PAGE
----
Controversial ‘marriage’: Mohammed Fazdil or Fatine and Young posing for a photo after they were married in a civil partnership in the UK last May.
LONDON: Malaysian transsexual Mohammed Fazdil Min Bahari is afraid to return home due to the negative reactions over her marriage to a Briton.
She has received a lot of negative e-mails and comments from people, some even accusing her of insulting the Malaysian government.
Mohammed Fazdil or Fatine, said she felt frustrated that people did not understand she had come to the United Kingdom because she wanted to be with the man she loved.
She added that she could not do that in Malaysia and people in the country seemed to be taking a religious point of view over the matter.
“I am so frightened to go back. I am worried for my safety,” she said in response to what she claimed was the inaccurate portrayal of their love story by a Malay tabloid which caused the negative reactions.
Speaking up for the first time after The Sun newspaper in London broke the story, Fatine said she did not know what to do as her family had already disowned her.
“I’ve spent hours on the phone asking for forgiveness. I love them but I can’t change what has happened,” said the 36-year-old makeup artist.
Fatine said it was a shame that the article had twisted their story as it was never their intention to insult the Malay community.
“They also put my father’s name in it, which was unnecessary and my mother is now afraid to leave the house,” she added.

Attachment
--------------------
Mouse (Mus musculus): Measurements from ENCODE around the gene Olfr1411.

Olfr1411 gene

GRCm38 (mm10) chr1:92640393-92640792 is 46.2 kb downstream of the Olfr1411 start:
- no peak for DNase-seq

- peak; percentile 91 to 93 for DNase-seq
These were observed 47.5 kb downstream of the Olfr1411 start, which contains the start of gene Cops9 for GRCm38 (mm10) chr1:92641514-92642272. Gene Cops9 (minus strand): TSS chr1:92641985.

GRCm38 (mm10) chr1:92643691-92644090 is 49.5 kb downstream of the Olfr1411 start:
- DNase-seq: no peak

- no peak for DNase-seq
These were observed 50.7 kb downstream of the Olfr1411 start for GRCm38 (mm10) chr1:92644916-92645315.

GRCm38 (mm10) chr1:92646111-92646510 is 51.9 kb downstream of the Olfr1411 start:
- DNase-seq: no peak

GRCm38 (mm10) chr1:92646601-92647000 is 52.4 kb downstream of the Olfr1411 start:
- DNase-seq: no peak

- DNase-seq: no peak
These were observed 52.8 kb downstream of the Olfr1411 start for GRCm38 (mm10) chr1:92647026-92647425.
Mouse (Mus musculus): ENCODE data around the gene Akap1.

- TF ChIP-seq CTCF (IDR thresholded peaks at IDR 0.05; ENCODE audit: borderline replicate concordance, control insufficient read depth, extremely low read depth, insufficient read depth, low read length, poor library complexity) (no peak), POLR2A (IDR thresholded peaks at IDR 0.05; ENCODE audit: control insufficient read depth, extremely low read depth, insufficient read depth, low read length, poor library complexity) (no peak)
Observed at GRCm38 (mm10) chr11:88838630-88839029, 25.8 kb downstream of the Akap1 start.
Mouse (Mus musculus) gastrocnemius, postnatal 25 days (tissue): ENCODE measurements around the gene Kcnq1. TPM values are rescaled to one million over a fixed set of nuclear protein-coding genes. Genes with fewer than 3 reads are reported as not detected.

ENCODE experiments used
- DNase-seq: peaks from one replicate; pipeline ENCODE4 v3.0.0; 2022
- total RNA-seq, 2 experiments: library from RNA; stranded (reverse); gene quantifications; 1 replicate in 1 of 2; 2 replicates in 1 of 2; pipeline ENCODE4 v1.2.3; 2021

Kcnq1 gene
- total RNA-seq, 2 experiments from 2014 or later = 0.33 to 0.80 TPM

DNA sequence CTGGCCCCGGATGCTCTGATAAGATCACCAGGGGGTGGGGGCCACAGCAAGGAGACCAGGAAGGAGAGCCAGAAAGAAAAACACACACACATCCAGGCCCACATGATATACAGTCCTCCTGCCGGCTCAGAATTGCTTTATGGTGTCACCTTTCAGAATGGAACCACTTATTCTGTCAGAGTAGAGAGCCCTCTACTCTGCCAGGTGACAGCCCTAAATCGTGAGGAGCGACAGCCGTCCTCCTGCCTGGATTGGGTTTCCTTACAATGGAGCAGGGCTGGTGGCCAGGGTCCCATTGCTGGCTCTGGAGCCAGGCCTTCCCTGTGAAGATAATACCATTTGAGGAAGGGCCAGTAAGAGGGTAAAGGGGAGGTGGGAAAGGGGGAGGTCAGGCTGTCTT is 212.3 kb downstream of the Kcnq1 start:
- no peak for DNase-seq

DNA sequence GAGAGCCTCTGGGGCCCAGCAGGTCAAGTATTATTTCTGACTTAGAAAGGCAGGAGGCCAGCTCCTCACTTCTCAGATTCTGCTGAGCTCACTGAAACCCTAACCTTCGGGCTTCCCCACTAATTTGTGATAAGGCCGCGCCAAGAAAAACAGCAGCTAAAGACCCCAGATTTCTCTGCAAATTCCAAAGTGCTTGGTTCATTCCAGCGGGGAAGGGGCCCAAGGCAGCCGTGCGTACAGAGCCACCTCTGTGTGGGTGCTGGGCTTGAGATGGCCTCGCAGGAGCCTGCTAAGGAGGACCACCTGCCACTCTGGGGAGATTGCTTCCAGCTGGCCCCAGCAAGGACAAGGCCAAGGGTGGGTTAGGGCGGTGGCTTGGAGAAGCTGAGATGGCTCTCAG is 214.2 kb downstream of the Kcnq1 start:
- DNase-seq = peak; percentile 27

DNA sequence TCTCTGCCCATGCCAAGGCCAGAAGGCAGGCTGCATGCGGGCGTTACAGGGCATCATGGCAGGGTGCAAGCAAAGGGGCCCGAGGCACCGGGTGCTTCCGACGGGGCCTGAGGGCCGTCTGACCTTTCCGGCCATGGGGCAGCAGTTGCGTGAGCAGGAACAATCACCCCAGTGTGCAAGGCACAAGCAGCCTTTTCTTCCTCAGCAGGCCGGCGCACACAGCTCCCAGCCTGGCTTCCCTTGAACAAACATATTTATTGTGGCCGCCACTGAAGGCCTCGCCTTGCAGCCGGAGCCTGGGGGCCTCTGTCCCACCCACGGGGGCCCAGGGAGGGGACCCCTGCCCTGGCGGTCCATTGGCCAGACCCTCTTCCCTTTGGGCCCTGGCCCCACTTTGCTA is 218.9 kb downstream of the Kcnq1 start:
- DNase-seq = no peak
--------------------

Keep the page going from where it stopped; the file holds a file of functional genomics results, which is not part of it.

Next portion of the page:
Fatine also said that she understood that the Malays were very traditional and that “people like me aren’t acceptable”, but she hoped things would cool down eventually.
Fatine, who married Ian Young in a civil partnership in May, faces deportation back to Malaysia after her Leave to Remain visa was rejected by the Home Office over an “incorrect” photograph.
A second application with a passport photograph with a white background as required, instead of blue, was submitted for reconsideration but it was also thrown out in October.
The pair has just submitted their third application for a Right to Family Life under the Human Rights Act in Britain.
On Monday, Immigration director-general Datuk Abdul Rahman Othman said the department might take action against Fatine when she returned home as it viewed problems like overstaying seriously.
Young, 30, however, maintained that Fatine’s application was still being processed by the UK Border Agency and she should not be classified as an overstayer.
“All we want is to be married, happy and living together.
“The only way we can do this is over here in the UK,” said Young, who runs a property maintenance company.
He said the article also made it sound like they were trying to make a mockery of Muslim laws, which was never their intention.
“As a result of the way we have been portrayed, I now feel that we would be in more danger than ever if we were to try and live in Malaysia,” he added.
~ news taken from Choi Tuck Wo, The Star, Malaysia